Friday, December 19, 2008

Christmas Trees

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Christmas trees for sale here and there in Stockholm these days. I for one won't be getting one of those cut downs, never have, never will. Since I'm a firm believer in that the trees are chlorophyll happier and benefit the planet and us more left alone to grow in the woods and not being - even if grown for Christmas purposes and however lovely they might look - indoor used for some weeks and then, in most cases, blatantly discarded.

I do immensely enjoy my little sugar loaf fir in garden though, tangled with the ornament tree and the clematis, season appropriately decorated with lights. I'm easy to please that way.

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6 comments:

Paz said...

Thanks for sharing your world with us.

Paz

Kay said...

YAY for Christmas trees!

Or...as we call them here "Yule logs with branches!"

:)

Happy holidays!

Per Stromsjo said...

I'm with you on this one. Any tree will look better and live a lot longer in the forest as opposed to crammed into my living room.

Becky and Gary said...

I'm with you Pia. Our tree is 5 years old now, and has never shed a needle. I think if I had a spare room, I might leave the decorated tree up all year.
Have a wonderful Christmas.
B.

Terry said...

Dear Pia K.. I have always felt so sad at Christmas when there are so many trees cut down and nowadays whenever we drive by a Christmas tree farm that has straight young pine trees being grown for Christmas trees, row upon row of them, I feel really bad that the only purpose for them is to be cut down,and enjoyed for a few short weeks in December
When we lived in Ottawa, I could barely stand it after Christmas when everybody would throw their trees out for the garbage man,. Most of them still had the odd silver string of tinsel tangled and shining in their branches.
Large trucks would gather just the trees up Then a special[UNSPECIAL, if you ask me!], appointed day, every tree was put into a large heap and burned on the hill,Pia K,... one giant bon fire.
Way too sad!
Nowadays they ease their conscience by grinding the the trees to smithereens and using them for mulch.
Felisol, on the far side of the sea has been fighting for the lives of her giant pine trees. A neighbor of hers has been trying to win the right from the town to have them cut down.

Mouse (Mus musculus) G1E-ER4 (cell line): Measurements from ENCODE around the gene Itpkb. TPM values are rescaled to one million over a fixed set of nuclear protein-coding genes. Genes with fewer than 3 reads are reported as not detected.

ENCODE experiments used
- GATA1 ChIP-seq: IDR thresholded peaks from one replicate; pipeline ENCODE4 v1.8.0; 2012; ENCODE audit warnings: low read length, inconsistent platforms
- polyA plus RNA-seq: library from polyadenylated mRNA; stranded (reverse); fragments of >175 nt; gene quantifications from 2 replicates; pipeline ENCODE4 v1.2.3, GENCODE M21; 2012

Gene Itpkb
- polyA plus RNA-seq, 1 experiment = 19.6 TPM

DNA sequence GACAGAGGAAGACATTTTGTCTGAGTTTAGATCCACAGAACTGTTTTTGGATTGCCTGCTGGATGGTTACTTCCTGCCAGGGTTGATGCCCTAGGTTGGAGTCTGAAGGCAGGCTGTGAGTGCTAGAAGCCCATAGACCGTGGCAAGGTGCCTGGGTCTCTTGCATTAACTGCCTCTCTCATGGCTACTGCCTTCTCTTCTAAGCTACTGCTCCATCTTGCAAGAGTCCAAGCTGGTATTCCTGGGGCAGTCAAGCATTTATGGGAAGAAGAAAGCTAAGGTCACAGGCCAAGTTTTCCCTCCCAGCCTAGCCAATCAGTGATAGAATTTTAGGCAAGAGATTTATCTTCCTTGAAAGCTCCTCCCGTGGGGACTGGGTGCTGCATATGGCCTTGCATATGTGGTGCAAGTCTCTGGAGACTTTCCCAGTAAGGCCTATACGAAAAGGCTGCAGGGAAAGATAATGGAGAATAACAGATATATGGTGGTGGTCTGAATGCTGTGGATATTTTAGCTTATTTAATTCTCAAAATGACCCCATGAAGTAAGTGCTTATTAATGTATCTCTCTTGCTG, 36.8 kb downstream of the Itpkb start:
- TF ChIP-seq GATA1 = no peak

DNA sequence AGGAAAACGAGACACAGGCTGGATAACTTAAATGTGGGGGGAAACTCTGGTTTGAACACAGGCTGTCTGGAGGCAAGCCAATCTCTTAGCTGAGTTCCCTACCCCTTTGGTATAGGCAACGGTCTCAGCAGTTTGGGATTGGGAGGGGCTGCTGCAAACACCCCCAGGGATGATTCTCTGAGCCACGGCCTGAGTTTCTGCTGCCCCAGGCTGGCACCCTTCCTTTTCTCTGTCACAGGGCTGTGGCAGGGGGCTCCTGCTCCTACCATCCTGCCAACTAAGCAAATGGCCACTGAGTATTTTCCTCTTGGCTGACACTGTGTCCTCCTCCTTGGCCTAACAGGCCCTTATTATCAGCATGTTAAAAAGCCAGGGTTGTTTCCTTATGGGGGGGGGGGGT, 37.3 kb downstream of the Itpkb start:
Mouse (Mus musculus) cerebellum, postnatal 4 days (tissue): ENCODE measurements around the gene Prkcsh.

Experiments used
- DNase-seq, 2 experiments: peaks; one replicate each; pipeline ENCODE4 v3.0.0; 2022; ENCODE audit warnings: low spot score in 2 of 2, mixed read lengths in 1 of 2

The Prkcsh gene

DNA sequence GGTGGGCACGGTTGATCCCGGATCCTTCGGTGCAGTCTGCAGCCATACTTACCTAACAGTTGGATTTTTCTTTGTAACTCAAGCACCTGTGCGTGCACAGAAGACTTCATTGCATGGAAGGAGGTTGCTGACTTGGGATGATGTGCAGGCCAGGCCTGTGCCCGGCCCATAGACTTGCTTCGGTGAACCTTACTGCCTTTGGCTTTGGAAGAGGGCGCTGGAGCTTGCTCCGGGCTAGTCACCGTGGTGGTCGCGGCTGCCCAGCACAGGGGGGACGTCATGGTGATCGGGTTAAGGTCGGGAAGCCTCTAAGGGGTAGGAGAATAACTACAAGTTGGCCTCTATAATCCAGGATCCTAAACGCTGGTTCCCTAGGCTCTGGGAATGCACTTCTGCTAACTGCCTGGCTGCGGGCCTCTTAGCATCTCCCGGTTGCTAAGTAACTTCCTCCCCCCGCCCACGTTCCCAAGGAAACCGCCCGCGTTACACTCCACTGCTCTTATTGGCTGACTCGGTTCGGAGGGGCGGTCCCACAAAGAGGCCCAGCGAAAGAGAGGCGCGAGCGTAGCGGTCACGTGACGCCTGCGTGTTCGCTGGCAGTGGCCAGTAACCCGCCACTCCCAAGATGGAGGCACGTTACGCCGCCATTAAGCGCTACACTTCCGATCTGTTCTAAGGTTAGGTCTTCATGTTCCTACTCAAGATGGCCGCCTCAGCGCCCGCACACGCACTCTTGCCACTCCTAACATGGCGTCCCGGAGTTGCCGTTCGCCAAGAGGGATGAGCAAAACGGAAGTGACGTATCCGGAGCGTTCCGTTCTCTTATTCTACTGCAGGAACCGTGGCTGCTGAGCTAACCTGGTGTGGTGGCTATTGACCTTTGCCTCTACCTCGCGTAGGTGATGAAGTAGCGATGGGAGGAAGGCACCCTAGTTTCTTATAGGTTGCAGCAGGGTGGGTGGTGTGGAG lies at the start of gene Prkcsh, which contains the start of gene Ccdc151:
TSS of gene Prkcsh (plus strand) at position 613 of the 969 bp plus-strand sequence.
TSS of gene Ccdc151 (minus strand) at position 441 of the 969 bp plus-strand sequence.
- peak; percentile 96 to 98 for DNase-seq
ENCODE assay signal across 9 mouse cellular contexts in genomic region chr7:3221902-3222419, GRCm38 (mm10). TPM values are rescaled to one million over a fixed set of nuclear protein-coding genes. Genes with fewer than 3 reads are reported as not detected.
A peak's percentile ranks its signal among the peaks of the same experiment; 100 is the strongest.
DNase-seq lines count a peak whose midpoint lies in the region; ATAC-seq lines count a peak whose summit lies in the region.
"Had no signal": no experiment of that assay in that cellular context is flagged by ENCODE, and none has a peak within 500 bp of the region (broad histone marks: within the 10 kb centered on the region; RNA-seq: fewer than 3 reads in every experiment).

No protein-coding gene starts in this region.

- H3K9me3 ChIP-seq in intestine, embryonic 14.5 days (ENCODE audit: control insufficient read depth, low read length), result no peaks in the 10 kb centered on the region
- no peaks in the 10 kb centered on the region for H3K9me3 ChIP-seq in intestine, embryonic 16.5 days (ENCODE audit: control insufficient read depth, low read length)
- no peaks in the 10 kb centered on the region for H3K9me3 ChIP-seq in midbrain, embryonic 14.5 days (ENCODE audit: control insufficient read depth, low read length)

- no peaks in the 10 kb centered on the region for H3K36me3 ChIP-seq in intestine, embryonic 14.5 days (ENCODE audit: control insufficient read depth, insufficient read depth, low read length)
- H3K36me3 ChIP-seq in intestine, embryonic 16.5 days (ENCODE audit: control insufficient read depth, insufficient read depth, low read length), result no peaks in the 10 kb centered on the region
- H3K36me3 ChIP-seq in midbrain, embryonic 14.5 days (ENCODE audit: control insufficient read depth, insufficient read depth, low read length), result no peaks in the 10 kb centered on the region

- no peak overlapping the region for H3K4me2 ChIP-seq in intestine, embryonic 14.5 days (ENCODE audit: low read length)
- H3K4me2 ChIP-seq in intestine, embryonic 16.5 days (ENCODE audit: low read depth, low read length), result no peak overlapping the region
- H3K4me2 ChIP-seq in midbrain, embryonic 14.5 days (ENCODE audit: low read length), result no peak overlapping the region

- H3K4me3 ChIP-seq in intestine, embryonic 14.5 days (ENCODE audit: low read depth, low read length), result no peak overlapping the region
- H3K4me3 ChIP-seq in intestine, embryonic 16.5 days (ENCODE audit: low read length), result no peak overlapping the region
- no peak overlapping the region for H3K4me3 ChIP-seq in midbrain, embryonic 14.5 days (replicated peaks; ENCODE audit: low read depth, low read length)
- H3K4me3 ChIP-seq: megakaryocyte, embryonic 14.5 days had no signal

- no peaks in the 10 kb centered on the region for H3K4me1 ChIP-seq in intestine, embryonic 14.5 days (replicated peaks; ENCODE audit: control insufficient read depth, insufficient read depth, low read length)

Felisol says that generations of birds have been living there for ages and she does not want those majestic trees murdered!
I like your living Christmas tree Pia K, with all of its finery!...Love Terry

Ps..I like this little story Pia K.
Small Pine
Long, long ago, in a land far away lived a perfect little tree, named Small Pine. Small Pine hoped to maintain its perfect form, and be selected by the queen as her Christmas tree. Yet as the warm-hearted little tree gave shelter to birds, rabbits and deer in the forest, its branches became damaged!

Fortunately the queen had a different idea of perfection. The queen, her family and all of the villagers said that Small Pine was the finest Christmas tree yet, for in looking at its drooping nibbled branches, they saw the protecting arm of their father, or the comforting lap of a mother. Some like the wise queen saw the love of Christ expressed on Earth.

So, as you walk among evergreens today, you'll find along with rabbits, birds and other happy living things, many trees like Small Pine. You'll see a drooping limb which gives cover, a gap offering a warm resting place, and branches ragged from feeding hungry animals. For, as have many of us, the trees have learned that living for the sake of others makes us most beautiful in the eyes of The Lord.

Sorry for my long windiness!
But you see, I really liked this post!
Have a blessed Sunday Pia K.

Pia K said...

Thanks for stopping by, Paz.

Happy holidays to you too, Kay!

I'm glad to hear that, Per.

Nice to have you with me on this, Becky. I have been contemplating getting me a tree like yours, but I wonder how well it would work with cats and dogs... Besides, I want one in a shape I haven't seen around in the shops (not that I have been looking that hard). Have a great Christmas you too!

Terry, no problem whatsoever with a long comment, that means that someone has appreciated the post - or granted, been annoyed about it, which I suppose sometimes can be the case - and like to share their views, I like that! And I so enjoy to hear that there are more people out there who share my views on these poor trees - even if it also makes me really sad that too many don't seem to care and take too much for granted when it comes to nature. That's a very sweet and wonderful story about Small Pine, thanks for sharing!

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